Thyroid Cancer is common. The thyroid secretes hormones that help regulate body functions associated with the brain, eyes, heart, skin, hair, the intestine, and our metabolism. Thyroid cancer affects people of all ages, from young children to seniors. Due to the successful early diagnosis and quick, effective treatment modalities, the death rate from thyroid cancer has been low for years.
Whether you are a thyroid cancer survivor or you know someone who has struggled with it, it is important to understand the key facts about this type of cancer and help spread awareness for it.
Similar to other types of thyroid diseases, thyroid cancers occur about 3 times more often in women versus men. Radiation is a major risk factor, and results from medical treatments, radiation fallout from power plant accidents or nuclear weapons. Past history of radiation therapy, especially during childhood, increases the risk for thyroid cancer.
About one-third of medullary thyroid carcinomas (MTCs) result from inheriting an abnormal gene. This familial medullary thyroid carcinoma can be detected through blood tests and can be prevented or treated early by removing the thyroid gland. If you have a family history of MTC, it may be a good idea to see a doctor who can test the rest of the family for the mutated gene.
Most cases of thyroid cancer are now detected earlier than before and can be treated successfully. Signs or symptoms include:
- A lump in the neck, sometimes growing quickly
- Swelling in the neck
- Pain in the front of the neck, sometimes up to the ears
- Continuing hoarseness or other voice changes
- Trouble swallowing
- Trouble breathing
- Constant cough that is not due to a cold
Physician’s recommend that folks regularly examine their own necks, looking and feeling for any growths or lumps. Lumps in the thyroid are common and usually benign, but it is important to see your doctor as soon as you detect any of these symptoms.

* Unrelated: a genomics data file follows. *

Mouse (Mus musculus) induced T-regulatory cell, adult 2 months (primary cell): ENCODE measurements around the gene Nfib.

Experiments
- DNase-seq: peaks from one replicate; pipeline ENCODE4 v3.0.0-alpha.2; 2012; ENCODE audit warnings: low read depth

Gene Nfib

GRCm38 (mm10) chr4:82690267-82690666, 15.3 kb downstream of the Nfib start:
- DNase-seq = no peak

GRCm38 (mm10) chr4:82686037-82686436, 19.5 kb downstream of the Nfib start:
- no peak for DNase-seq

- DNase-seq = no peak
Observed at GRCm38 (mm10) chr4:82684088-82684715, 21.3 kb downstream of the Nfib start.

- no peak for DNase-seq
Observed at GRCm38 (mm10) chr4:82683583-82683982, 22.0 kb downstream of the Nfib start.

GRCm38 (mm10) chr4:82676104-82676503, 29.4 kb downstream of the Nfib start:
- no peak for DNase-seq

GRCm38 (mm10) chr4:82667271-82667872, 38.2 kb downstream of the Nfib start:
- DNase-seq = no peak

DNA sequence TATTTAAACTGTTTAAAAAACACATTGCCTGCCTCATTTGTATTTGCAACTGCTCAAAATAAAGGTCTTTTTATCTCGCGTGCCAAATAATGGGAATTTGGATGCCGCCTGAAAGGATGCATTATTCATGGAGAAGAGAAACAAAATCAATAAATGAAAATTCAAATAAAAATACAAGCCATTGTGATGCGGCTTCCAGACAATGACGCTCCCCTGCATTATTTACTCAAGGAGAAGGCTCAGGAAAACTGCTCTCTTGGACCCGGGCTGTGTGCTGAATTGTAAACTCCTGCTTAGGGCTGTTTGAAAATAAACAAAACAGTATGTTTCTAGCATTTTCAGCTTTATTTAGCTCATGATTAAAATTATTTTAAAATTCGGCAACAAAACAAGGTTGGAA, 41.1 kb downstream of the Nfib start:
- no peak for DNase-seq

Treatment depends on the type and the stage of your thyroid cancer. Treatment options include surgery, radioactive iodine treatment, thyroid hormone therapy, chemotherapy, and a few others. Often, two or more of these methods are combined. To make the correct choice, it is critical to be informed and to discuss them with your doctor.
Cancer care does not end after the treatments are finished. Lifestyle changes are necessary in order to live a healthy life after cancer. Quitting unhealthy habits, such as smoking, can have positive effects on your body. Fatigue can be very common in people who have undergone treatments for cancer. Although fatigue does not go away by resting, it can be reduced with exercise. Exercise is beneficial for both your physical and emotional health, making it one of the most helpful lifestyle changes you can make. There is no solid evidence on how one can prevent cancer from recurring, but making healthy lifestyle changes will positively impact your overall health, that is certain.
Nutritional consideration is given to those preparing for radioactive iodine treatment. These patients will need to follow a short-term low iodine diet (less than 50 micrograms per day) that involves the avoidance of iodized salt, sea salt, sea food, dairy products, egg yolks and whole eggs, bakery products with iodine-based dough conditioners, red dye #3, chocolate, soy products, iodine-containing supplements, and all foods supplements and medications that contain these ingredients. For more information visit the American Thyroid Association and the Thyroid Cancer Survivor’s Association.
Below is an infographic from the Hormone Health Network that highlights the key facts about thyroid cancer.